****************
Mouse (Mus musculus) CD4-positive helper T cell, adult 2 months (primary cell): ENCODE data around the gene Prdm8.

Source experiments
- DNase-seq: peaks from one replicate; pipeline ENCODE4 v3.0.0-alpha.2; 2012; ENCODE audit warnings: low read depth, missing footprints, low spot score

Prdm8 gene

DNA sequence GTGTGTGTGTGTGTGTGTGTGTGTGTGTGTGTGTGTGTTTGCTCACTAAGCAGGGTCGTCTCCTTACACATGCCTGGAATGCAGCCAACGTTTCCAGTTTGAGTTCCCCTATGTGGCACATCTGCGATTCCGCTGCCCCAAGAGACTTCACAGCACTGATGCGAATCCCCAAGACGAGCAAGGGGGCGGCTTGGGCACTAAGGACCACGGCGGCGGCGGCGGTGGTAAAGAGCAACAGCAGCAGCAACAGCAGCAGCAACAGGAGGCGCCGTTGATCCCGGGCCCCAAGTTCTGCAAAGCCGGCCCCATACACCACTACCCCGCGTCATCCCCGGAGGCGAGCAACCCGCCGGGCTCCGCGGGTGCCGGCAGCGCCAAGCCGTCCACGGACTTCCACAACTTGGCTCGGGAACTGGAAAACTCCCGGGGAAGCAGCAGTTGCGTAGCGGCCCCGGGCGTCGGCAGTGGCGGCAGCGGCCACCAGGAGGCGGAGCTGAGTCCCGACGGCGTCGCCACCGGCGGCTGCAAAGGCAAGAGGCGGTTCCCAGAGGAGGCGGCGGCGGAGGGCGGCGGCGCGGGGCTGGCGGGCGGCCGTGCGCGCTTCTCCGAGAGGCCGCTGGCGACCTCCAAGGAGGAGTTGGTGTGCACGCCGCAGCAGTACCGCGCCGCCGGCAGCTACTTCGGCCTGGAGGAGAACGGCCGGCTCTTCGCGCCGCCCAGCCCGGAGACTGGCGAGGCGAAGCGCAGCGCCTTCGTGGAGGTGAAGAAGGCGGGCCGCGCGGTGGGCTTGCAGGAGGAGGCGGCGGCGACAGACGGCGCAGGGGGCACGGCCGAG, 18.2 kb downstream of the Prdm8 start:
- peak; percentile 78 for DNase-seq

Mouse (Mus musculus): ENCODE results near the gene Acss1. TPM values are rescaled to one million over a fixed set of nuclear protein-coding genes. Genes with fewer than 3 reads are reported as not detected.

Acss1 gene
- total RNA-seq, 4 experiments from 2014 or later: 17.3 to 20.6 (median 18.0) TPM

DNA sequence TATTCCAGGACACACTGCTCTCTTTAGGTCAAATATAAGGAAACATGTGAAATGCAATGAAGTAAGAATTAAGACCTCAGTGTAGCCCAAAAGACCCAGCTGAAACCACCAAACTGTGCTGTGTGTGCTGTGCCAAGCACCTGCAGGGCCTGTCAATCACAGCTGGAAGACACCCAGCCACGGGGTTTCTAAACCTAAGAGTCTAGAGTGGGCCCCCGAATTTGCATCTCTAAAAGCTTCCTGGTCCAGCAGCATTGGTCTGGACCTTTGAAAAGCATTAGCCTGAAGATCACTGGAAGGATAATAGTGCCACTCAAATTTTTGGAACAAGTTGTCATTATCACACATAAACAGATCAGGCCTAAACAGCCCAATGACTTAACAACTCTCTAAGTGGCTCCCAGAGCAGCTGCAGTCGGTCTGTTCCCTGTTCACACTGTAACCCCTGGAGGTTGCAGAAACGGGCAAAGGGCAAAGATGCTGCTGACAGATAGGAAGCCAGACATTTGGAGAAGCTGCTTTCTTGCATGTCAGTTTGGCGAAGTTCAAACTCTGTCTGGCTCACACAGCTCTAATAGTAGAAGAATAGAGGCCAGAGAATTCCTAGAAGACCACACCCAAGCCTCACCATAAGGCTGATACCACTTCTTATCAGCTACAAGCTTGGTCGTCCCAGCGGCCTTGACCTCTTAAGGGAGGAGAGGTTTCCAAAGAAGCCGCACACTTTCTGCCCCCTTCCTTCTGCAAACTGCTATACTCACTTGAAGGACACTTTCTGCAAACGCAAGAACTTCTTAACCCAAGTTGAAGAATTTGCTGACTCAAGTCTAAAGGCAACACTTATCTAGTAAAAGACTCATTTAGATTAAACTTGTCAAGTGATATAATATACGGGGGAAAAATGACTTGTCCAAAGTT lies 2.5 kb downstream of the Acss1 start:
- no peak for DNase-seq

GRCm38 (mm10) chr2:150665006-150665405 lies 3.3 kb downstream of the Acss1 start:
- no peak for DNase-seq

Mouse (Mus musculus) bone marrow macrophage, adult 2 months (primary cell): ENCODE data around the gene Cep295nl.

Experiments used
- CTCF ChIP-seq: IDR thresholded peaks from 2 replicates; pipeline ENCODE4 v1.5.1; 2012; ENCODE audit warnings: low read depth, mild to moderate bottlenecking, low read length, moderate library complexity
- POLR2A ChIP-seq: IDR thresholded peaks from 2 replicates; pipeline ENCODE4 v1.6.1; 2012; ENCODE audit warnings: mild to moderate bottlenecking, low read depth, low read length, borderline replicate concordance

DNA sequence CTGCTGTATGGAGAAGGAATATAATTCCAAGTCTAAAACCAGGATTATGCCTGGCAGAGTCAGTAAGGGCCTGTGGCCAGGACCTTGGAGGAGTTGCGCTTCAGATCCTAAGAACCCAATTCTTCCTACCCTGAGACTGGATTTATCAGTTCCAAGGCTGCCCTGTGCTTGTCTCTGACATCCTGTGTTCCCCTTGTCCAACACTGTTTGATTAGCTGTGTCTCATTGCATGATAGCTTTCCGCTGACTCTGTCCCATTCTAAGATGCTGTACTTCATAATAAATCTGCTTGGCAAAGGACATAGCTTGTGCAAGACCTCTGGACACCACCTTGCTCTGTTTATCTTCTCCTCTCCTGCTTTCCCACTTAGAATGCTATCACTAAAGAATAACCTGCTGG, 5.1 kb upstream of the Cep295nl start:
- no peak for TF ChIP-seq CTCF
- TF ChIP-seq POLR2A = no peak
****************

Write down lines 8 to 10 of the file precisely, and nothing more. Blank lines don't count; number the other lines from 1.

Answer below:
Acss1 gene
- total RNA-seq, 4 experiments from 2014 or later: 17.3 to 20.6 (median 18.0) TPM

DNA sequence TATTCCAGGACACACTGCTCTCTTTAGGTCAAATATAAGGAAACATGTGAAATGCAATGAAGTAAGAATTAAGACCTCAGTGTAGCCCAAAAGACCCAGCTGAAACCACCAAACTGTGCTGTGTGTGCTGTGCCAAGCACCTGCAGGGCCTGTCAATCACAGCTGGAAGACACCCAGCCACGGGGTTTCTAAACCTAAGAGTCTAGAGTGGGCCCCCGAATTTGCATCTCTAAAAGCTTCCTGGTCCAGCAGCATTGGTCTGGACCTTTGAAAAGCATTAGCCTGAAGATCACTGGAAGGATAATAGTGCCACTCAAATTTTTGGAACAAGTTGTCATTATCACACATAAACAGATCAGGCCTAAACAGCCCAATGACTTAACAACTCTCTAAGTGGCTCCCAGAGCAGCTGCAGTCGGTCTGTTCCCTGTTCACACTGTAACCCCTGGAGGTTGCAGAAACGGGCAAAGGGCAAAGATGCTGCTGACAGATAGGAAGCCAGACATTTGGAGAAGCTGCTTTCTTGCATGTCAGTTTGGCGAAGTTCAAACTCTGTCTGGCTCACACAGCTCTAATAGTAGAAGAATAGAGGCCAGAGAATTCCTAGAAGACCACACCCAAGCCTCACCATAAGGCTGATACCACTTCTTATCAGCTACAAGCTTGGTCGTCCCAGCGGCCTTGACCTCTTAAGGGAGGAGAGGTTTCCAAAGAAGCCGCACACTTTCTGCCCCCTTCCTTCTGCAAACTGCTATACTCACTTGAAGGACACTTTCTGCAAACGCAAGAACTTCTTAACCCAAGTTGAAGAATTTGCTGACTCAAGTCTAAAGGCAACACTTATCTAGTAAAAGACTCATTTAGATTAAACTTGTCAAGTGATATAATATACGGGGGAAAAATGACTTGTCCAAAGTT lies 2.5 kb downstream of the Acss1 start: